This Wednesday, November 4th, several University of Minnesota academic departments are partnering with the anti-Israel organization Teachers Against Occupation to bring anti-Israel activist Omar Barghouti to campus to speak in favor of boycotting all Israeli academic institutions. Omar Barghouti is the founder of the Palestinian Campaign for Academic and Cultural Boycott of Israel (PACBI). Click here for the event’s flyer.
While the event is billed as a “debate and open discussion,” the only speaker is (to say the least) extremely one-sided. I encourage you to attend and to bring a real debate and discussion to the University of Minnesota’s event.
Here is some food for thought, and a bit of context regarding Barghouti’s organization, the anti-Semitism inherent in the international call for boycotting Israeli academic institutions, and the criticism of this boycott from academic institutions.
- This controversial and fringe political event is officially sponsored and thus has been given a stamp of approval by the University of Minnesota Departments of Asian Languages and Literatures, Cultural Studies and Comparative Literatures, Geography, and the Institute for Global Studies.
- Barghouti’s organization, PCABI, advocates a boycott of every single Israeli academic and cultural institution, regardless of the entity’s actual support for current Israeli policies towards the Palestinians. Even an academic or cultural organization’s silence, or encouragement of discussion and debate on the challenges and complexities of the Arab-Israeli conflict, does not remove it as a target of the boycott.
- PCABI advocates boycotting Israeli institutions in the following ways: “Refrain from participation in any form of academic and cultural cooperation, collaboration or joint projects with Israeli institutions; Advocate a comprehensive boycott of Israeli institutions at the national and international levels, including suspension of all forms of funding and subsidies to these institutions; Promote divestment and disinvestment from Israel by international academic institutions; Work toward the condemnation of Israeli policies by pressing for resolutions to be adopted by academic, professional and cultural associations and organizations; Support Palestinian academic and cultural institutions directly without requiring them to partner with Israeli counterparts as an explicit or implicit condition for such support.”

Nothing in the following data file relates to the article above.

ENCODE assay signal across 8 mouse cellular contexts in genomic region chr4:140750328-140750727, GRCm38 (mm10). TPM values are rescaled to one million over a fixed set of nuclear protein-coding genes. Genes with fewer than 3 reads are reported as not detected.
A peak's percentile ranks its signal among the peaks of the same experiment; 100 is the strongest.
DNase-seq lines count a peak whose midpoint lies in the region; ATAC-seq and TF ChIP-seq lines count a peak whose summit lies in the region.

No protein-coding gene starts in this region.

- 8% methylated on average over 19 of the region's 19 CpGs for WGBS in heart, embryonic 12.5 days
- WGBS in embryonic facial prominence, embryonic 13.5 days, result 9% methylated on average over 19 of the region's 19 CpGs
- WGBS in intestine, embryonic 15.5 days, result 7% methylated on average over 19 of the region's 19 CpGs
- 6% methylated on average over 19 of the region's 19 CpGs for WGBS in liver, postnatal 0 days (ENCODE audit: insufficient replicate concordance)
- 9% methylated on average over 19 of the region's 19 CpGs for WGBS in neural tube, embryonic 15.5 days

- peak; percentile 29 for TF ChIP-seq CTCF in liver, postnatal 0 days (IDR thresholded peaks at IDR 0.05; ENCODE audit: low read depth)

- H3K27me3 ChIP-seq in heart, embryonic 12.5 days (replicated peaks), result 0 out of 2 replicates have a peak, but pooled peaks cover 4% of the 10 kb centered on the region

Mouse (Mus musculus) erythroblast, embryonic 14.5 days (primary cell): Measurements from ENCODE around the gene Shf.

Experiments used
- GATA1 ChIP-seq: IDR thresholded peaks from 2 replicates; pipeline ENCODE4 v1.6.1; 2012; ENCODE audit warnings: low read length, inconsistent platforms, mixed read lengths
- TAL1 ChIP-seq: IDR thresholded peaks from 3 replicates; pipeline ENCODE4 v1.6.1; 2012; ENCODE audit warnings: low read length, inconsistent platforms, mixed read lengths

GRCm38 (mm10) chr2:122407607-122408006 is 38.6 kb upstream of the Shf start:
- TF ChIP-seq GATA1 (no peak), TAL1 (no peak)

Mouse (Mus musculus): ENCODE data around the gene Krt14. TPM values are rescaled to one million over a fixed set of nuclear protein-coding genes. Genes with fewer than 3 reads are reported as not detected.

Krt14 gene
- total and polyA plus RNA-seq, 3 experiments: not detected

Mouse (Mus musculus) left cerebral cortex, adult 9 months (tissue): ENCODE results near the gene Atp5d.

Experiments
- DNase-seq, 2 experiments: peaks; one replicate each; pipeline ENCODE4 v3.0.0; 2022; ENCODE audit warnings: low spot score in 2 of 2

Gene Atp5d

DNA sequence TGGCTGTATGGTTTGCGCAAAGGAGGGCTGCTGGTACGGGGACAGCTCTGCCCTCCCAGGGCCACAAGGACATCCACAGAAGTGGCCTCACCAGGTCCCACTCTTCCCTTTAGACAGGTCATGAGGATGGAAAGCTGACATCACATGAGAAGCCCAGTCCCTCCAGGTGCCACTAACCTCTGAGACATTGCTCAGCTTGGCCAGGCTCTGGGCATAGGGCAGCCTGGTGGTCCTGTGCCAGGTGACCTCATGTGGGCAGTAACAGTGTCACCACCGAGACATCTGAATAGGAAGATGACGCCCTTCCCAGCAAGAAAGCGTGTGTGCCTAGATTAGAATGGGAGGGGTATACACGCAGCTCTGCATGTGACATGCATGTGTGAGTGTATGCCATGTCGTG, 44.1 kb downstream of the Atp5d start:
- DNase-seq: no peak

- PCABI’s strategy has been criticized by many academics in the United States and other parts of the Western World for endangering freedom of speech and expression, and threatening one of the most likely places (universities) where opportunities for political discussions and innovations can take place.
- If Israel’s institutions are responsible for the nation’s political decision-making, why not hold the University of Minnesota, or Macalester College responsible for our continued military actions in Iraq and Afghanistan? What criteria makes a private or public academic institution an arm of the state responsible for all of its initiatives and offensives?
- Barghouti characterizes Israel as an apartheid state and a colonial oppressor, has said that “accepting Israel as a “Jewish state” on our land is impossible,” describes Israel as fascist and is well-regarded in certain circles for his article “Spirit of Auschwitz” comparing the Israelis to the Nazis in their treatment of Palestinians.
- While Barghouti is leading the international call to boycott Israeli academic institutions, he himself is studying for his PhD at Tel Aviv University. Although there is a campaign to persuade Tel Aviv University to expel Barghouti for his efforts to do it harm, the University refuses to do so since it does not discriminate against students for their political beliefs or commitments.
- This boycott – and other boycotts of Israeli goods popularized by similar organizations in recent years – are not unique in Jewish history. In the Middle Ages, Jews in many parts of Europe were excluded from guilds and professions like ironmongers, shoemakers, tailors, barbers, butchers, and rag dealers. Jews were the victims of discriminatory taxes, were not allowed to own land; and later were economically marginalized by being forced into ghettos. In Germany and other parts of Europe in the buildup to the Holocaust, Jews were barred from most economic and social community life by policies like the Nuremberg Laws which deprived Jews of citizenship and restricted their ability to marry and associate with non-Jews. Is there really a difference between Barghouti’s categorical boycott of all the academic and cultural institutions of the world’s only Jewish nation and the preceding history of economic oppression and anti-Semitism?
What do you think? Please add your thoughts to the comments.
(Photo: Thomas Marthinsen)